Late on a June evening in 1984 my father and sister drove up to Ithaca and carted me back to New York City. The next day, one of the finest psychiatrists in the city, Dr. Harry Reiss, informed me that I had had an emotional breakdown, and started me on Lithium Carbonate. Two weeks before, my classmates had graduated.
My first two years as a student in Cornell’s College of Arts and Sciences passed for normal. There were signs of trouble in my excessive studying, but this was Cornell. Things got worse during the summer after my sophomore year while traveling and working in Alaska. I experienced periods of rage that I had no way of explaining.
During my junior year, I did what many Cornell students do. I became politically involved. For my generation the cause was nuclear disarmament during the Cold War. Being a budding severe-obsessive-compulsive, I took it too far — way too far. I started out on the third floor of Annabel Taylor Hall, a training ground for young leftists, and went on to an internship with a liberal congressman in Washington, D.C. My effectiveness was hampered by recurring thoughts of global incineration. I tried to return to my studies in the fall of my senior year, but found myself spending the better part of my time organizing petition drives in Willard Straight Hall and bus caravans to anti-nuclear rallies. In addition to being a card-carrying severe-obsessive-compulsive, I had been born with the genetic predisposition for what was then known as manic depression. Both were at play. I took a leave of absence from Cornell and returned to Washington for another internship. The second internship ended worse than the first. My prolonged silent rages left me unable to communicate at all.
I made it back to Ithaca with my nine boxes of important documents and landed on the floor of a basement room in the Collegetown co-op I had lived in before. My housemates took me in, but it was not a pretty picture. I got a part-time waitering job at the old Cabbagetown Café on Eddy Street, but missed shifts and failed to follow through on important aspects of the job description, like turning in the customers’ orders to the kitchen. On the night my father and sister arrived I was unable to walk across the parking lot beside U-Hall Two without doubling back repeatedly to pick up the trash.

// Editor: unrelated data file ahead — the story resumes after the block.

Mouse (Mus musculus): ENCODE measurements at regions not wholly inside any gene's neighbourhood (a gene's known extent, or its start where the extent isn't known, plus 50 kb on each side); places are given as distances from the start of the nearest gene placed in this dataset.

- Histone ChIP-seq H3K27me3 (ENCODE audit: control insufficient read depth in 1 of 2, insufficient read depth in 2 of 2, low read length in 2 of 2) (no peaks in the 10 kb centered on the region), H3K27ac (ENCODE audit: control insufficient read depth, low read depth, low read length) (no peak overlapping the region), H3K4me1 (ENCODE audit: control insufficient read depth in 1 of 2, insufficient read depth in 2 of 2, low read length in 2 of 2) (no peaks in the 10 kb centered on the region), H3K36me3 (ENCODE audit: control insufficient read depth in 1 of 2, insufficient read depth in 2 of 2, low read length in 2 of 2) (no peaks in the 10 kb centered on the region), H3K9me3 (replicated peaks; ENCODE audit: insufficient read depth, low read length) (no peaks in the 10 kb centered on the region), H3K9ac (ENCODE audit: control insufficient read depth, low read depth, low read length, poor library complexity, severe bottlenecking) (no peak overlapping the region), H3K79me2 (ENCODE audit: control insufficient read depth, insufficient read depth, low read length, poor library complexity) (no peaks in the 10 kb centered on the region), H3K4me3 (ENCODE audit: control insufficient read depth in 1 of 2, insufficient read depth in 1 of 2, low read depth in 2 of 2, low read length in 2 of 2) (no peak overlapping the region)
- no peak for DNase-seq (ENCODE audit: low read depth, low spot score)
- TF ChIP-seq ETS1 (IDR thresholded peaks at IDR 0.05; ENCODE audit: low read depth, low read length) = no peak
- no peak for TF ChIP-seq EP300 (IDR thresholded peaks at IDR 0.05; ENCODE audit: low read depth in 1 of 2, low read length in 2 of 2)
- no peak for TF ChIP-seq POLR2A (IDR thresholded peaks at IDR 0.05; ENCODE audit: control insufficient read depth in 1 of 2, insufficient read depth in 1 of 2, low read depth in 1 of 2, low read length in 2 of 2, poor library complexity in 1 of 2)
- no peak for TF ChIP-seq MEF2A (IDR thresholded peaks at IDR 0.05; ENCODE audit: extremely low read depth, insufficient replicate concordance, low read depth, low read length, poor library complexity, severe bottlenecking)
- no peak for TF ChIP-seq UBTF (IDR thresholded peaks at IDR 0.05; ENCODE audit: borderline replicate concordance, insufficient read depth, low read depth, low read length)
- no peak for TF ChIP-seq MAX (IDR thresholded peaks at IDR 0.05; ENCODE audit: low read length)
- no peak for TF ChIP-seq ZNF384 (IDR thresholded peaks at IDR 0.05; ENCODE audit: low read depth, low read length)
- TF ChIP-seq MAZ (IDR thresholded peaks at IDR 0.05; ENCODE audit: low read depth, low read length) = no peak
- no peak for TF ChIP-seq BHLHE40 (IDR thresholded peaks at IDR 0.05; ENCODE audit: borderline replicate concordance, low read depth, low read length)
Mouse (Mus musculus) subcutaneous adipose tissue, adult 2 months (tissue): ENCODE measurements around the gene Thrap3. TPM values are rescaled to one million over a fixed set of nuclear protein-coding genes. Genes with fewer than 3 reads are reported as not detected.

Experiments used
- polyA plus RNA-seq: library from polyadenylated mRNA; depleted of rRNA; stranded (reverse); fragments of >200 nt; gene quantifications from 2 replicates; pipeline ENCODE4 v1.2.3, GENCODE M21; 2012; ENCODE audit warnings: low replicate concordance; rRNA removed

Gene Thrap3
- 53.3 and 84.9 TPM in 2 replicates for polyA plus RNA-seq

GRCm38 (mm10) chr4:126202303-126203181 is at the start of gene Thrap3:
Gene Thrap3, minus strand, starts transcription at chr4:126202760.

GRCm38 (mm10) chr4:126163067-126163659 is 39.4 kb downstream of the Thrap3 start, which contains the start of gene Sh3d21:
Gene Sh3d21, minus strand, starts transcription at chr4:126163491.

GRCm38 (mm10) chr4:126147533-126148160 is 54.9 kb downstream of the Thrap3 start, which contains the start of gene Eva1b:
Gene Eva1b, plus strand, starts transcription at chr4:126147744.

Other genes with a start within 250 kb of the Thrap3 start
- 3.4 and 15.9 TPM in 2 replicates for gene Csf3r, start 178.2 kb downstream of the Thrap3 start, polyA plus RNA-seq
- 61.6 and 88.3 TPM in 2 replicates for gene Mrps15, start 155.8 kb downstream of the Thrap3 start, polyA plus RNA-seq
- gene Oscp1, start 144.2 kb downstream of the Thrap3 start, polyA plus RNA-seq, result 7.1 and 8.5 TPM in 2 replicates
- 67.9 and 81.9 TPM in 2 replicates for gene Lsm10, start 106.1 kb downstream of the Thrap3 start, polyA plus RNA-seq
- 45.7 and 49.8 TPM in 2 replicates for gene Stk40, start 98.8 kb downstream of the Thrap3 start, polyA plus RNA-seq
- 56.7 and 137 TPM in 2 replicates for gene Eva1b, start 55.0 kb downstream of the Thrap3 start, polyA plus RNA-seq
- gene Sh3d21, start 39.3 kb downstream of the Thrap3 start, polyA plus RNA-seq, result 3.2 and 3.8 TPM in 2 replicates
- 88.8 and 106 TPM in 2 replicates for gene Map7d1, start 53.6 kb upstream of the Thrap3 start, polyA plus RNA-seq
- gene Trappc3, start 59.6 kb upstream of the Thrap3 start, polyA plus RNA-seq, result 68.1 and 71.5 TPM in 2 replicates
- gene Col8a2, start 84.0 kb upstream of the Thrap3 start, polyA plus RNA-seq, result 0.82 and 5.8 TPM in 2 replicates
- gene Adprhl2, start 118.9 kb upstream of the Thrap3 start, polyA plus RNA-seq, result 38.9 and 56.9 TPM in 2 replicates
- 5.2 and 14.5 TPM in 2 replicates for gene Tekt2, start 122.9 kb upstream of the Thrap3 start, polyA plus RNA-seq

Doctor Reiss had a firm grasp on both my diagnosis and what needed to be done. Unfortunately, the next summer he took a month-long vacation to Japan, and unfortunately I reacted by going cold turkey off the six psychiatric medications I was taking daily. I landed in the Payne Whitney Psychiatric Hospital for a four-week stay, shortened only by my decision to run away, and so return to my own doctor.
Reiss, however, had a plan. He had started me as a visiting student a Columbia University and I was accumulating credits acceptable to Cornell. I was functional enough to take two courses a semester. When the Cornell administration thought it was necessary I returned to Ithaca to try and finish in a flurry but instead spent my time lying on the floor of a boarder’s room in a North Campus fraternity. I failed to complete the semester and was once again brought back to the city by family. I can say that living in proximity to my psychiatrist and attending Columbia as a visiting student proved a workable option for me, and in August of 1988 I completed the required course of study necessary for a Cornell degree. I even made it back to Ithaca to take part in the graduation ceremony with my proud parents looking on.
Since graduating from Cornell, I have gone on to receive two master’s degrees in American History and English Literature from Hunter College, City University of New York, and to complete all the coursework required for a doctorate in English Literature at Fordham University. I have also become a writer and have, in fact, written a novel, which tells a portion of the story outlined above, entitled Cutting Through the Knot.
I attribute the fact that I was able to complete my Cornell education in part to a brilliant doctor and recent advances in psychiatric pharmacology. But there were helpful people in Ithaca as well — a kind and patient listener at the Gannet Health Center and housemates who came to Uris Library to check up on me one stressful afternoon during exams.
There is help available to those who make the effort to reach out and get it, and there are alternate routes though this fine university when necessary. Much of my success, though, has been due to an ability to laugh at myself, and to keep a humorous distance from my difficulties.
Josh Greenfield is a Cornell alumnus, Class of 1984. He may be reached at email@example.com. Guest Room appears periodically this semester.
Original Author: Josh Greenfield